Why is Clarisse's uncle arrested in Ray Bradbury's Fahrenheit 451?
Clarisse is talking to Montag about how fast cars whiz by when she first mentions her uncle getting arrested. This takes place during Clarisse's and Montag's first meeting in the first handful of pages right at the beginning of the book. She says that her uncle wanted to see what things looked like when he drove past them, so he slowed down to forty miles per hour, which got him locked up in jail for two days.
About a page later, Clarisse mentions that her uncle was arrested again, this time for "being a pedestrian." Interestingly enough, Clarisse offers this information willingly and almost proudly. Most people might have an ounce or two of shame about their family members being arrested, but Clarisse knows enough about how backward their world is not to care in the slightest. This sort of cavalier attitude about the law almost certainly lays the foundation for Montag's eventual abandonment of their society's rules.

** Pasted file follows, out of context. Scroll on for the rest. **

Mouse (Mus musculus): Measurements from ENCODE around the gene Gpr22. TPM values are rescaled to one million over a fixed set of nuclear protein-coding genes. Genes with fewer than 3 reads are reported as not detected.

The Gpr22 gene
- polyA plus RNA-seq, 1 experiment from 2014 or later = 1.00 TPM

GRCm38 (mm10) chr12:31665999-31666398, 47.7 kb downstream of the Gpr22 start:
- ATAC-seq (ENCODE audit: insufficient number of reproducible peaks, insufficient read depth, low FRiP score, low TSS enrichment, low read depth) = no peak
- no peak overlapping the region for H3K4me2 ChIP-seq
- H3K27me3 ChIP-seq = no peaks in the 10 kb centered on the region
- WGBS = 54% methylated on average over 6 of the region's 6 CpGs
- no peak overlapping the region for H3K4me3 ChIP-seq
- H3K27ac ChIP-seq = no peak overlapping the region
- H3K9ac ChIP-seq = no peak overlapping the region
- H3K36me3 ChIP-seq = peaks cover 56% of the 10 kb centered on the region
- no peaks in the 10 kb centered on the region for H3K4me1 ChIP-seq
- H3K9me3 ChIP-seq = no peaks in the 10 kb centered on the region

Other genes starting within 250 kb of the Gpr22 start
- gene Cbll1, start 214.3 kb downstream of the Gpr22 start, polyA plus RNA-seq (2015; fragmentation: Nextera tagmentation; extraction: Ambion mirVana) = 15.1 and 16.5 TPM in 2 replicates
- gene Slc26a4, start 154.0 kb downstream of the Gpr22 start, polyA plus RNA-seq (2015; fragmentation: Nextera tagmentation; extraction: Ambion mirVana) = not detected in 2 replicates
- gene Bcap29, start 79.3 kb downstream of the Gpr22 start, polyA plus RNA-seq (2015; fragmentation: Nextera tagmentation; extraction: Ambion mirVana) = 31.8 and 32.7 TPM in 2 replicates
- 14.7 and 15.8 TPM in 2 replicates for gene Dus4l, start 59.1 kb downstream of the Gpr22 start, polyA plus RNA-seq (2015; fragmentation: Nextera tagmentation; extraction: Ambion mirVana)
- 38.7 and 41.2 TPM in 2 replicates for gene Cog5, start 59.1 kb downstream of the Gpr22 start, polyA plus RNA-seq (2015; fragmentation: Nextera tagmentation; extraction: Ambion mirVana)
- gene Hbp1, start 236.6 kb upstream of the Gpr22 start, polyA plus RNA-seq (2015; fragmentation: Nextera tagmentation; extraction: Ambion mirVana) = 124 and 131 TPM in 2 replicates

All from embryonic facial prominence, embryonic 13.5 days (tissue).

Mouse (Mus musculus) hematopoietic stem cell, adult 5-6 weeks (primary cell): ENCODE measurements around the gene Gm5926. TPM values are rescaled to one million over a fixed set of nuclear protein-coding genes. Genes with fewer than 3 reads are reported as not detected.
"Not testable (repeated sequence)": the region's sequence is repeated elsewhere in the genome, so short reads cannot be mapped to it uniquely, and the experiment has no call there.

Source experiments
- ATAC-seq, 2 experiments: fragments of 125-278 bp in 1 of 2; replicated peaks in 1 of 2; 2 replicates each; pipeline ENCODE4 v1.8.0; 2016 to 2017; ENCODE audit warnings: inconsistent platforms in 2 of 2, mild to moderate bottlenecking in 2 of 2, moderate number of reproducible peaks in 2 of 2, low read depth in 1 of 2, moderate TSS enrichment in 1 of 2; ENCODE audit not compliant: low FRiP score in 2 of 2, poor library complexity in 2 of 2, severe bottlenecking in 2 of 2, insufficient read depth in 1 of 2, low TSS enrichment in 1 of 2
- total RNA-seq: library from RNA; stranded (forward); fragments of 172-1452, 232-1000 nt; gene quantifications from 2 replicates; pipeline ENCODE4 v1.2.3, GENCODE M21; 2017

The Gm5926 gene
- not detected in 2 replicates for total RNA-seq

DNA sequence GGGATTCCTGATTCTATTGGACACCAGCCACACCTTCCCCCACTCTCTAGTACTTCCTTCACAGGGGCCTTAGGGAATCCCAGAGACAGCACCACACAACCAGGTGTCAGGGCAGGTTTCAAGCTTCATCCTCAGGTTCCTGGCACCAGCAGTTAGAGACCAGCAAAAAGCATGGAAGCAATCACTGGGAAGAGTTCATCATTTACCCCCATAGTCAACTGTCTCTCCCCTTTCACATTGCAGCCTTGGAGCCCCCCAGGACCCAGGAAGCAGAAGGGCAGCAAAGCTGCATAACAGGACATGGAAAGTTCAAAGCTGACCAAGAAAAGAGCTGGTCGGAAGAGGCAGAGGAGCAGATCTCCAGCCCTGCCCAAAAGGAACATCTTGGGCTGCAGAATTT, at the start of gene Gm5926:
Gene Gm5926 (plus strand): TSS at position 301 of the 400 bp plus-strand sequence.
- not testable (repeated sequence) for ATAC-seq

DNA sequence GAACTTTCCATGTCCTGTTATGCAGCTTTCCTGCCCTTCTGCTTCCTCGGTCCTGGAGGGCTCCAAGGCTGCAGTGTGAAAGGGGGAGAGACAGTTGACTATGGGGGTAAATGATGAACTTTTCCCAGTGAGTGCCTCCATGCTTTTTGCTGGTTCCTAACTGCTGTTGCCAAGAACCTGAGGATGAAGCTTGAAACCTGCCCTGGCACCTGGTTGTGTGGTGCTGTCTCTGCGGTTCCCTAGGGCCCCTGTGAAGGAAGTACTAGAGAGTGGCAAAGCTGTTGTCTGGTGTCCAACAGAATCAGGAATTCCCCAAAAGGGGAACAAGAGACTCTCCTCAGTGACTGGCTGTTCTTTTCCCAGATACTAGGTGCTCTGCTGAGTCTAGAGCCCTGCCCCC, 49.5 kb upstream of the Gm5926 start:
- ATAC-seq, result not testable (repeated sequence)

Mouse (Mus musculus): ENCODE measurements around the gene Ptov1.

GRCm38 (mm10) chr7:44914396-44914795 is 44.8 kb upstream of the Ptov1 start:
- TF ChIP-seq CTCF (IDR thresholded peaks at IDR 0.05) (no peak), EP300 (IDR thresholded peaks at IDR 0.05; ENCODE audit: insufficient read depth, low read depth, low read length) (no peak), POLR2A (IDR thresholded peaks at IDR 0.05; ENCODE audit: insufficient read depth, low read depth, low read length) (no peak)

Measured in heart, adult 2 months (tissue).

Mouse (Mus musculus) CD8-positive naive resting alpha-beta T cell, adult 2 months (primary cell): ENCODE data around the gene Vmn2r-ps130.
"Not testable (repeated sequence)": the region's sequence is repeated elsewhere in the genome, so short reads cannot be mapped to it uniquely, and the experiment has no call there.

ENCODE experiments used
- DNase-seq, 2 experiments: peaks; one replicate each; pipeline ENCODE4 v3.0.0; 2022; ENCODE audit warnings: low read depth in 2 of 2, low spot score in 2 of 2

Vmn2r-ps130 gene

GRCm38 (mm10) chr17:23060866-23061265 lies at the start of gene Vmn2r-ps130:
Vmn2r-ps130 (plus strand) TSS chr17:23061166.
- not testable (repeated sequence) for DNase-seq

Later on, when Captain Beatty comes to visit Montag in his house, he says that the firemen have kept a close eye on Clarisse and her family. Although he says the uncle has "had a mixed record," Beatty declares that they never found any of them in possession of any books.
Clarisse tells Guy in The Hearth and the Salamander that her uncle has been arrested before for being a pedestrian. She is describing to Guy why her family is so peculiar because they sit around and talk and they go for walks for no reason. This is unusual because talking and walking and observing and thinking are all in stark contrast to the people in this society. People who are against the norms in society in any way are arrested.